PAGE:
September 22, 2011
Bowhead Whales Use Northwest Passage To Migrate
According to research published in the journal Biology Letters, bowhead whales are using the Northwest Passage to move across the top of the Americas.
Scientists analyzed skeletons, DNA samples and harpoon heads and found these giants of the Arctic living on each side of the continent did meet and mingle.
Mads Peter Heide-Jorgensen from the Greenland Institute of Natural Resources and colleagues satellite-tagged over 100 bowheads over the last decade.
The researchers found that one whale from the Greenland side and one from the Alaskan side had arrived in essentially the same area.
The team spent 10 days circling the same patch of water before heading back to their respective home ranges.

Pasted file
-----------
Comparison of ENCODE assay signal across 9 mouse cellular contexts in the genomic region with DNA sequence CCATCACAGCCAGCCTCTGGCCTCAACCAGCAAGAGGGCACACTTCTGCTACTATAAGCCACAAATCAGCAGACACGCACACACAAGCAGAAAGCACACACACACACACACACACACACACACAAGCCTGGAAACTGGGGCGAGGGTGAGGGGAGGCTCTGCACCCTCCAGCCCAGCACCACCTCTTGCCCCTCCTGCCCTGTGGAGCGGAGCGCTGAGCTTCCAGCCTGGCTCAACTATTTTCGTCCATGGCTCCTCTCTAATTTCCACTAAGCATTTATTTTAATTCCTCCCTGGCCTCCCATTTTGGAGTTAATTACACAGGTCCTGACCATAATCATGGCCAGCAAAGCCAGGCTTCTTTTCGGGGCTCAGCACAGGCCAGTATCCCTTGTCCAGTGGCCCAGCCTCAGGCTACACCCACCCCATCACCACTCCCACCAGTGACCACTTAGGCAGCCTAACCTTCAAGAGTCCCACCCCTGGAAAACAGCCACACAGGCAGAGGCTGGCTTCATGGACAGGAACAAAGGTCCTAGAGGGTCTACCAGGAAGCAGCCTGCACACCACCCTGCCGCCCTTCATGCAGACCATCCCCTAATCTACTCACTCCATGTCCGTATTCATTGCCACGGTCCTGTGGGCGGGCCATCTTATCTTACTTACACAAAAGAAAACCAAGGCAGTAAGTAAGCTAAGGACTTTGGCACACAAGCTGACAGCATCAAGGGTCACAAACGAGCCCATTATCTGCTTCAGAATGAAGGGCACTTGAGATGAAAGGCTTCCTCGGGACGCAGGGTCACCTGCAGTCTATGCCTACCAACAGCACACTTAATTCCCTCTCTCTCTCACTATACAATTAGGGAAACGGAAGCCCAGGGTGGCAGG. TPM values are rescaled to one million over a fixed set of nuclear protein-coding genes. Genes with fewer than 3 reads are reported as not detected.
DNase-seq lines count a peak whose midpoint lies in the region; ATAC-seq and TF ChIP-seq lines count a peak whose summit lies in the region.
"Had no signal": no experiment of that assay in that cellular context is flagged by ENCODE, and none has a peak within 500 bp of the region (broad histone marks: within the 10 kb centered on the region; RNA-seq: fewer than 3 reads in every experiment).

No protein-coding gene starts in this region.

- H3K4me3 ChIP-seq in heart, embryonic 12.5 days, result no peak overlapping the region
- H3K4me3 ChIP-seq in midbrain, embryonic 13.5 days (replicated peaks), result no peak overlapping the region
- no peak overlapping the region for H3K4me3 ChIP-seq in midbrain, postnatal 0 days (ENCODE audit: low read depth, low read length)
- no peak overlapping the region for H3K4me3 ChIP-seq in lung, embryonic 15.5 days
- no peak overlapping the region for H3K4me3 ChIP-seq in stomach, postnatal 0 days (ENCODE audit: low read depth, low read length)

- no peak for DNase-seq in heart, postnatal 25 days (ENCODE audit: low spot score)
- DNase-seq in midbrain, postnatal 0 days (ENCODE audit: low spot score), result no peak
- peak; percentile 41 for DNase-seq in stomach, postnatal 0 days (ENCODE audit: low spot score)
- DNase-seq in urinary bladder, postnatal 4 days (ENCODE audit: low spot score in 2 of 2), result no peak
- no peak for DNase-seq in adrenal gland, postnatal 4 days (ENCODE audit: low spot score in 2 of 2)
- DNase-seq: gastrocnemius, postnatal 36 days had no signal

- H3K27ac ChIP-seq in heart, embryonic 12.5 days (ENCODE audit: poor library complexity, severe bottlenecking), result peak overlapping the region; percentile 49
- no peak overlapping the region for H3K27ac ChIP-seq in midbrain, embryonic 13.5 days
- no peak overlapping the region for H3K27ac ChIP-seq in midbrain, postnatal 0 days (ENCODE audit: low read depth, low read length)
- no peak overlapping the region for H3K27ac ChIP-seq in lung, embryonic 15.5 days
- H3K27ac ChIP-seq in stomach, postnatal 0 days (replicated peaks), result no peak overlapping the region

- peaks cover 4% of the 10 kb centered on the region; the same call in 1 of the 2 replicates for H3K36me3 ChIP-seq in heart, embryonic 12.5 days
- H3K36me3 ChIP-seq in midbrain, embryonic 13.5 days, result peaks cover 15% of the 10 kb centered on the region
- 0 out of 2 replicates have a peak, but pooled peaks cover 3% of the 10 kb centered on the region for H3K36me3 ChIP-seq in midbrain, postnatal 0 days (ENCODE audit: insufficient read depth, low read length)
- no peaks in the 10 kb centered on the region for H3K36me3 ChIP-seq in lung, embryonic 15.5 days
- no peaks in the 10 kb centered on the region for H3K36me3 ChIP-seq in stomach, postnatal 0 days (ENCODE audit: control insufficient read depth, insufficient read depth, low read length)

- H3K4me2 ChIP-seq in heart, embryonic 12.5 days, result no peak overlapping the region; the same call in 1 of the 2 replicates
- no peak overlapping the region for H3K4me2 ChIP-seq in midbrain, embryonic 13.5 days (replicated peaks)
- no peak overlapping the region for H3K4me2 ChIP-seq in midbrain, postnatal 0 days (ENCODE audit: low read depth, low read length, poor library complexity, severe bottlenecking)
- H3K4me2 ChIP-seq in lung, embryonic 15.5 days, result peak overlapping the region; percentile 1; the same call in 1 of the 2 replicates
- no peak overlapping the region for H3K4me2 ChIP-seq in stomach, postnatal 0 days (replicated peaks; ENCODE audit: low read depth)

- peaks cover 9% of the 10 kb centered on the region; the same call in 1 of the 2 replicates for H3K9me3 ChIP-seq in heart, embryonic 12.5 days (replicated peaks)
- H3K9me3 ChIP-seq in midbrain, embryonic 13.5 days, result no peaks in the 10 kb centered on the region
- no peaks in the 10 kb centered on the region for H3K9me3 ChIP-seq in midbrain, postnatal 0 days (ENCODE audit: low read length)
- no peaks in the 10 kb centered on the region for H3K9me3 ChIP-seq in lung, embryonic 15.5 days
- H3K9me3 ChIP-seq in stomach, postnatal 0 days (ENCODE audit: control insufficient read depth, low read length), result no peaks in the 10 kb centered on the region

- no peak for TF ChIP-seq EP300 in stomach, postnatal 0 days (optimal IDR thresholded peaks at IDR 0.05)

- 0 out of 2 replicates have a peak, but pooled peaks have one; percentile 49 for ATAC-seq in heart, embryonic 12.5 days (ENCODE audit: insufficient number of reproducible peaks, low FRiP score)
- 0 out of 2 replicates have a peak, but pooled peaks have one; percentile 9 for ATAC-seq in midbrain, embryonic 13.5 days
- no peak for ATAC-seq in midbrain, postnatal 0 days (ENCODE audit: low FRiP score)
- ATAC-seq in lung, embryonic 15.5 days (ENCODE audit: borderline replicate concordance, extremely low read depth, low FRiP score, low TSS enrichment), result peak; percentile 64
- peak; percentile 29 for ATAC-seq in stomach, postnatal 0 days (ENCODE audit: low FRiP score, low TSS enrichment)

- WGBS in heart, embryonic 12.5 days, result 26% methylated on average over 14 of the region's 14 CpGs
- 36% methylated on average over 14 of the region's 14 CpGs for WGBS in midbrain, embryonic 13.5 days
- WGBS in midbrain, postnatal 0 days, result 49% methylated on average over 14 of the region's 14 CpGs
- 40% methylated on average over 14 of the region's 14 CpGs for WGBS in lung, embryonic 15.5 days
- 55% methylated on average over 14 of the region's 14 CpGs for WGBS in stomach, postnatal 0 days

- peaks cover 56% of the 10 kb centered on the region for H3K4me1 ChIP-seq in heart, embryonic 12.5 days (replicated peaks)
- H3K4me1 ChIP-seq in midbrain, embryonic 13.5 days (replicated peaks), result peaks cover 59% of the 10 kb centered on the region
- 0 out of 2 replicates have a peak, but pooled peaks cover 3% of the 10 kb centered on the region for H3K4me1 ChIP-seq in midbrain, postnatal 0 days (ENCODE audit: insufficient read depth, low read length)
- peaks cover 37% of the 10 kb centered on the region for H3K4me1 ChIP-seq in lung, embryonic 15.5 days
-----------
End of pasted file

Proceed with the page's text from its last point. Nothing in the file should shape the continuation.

Bowhead skeletons are found on elevated beaches through the Canadian archipelago. Whales were also caught containing tips of harpoons that had been thrown by whalers in the Atlantic in the 19th Century Alaska.
Scientists believe traveling through the Northwest Passage may have been easier in the past four summers than previous decades because the Arctic ice has shrunk to a smaller size.
"I'm pretty sure that the low sea ice in the summer has triggered this migration through this area," Dr Heide-Jorgensen told BBC News.
"I'm pretty sure that when it occurred in the past, when we got all these skulls on the beach, that was during a warm period.
"During any climatic period, there could have been years with less ice in the Northwest Passage; and I'm pretty sure the bowheads can find cracks [in the ice] that are too small to show up on satellite images."
Scientists also found more evidence for the migration pattern through human societies who may have depended on the creatures to survive.
Thule people ate meat and blubber from the bowhead, built houses using their bones and burned their oil.
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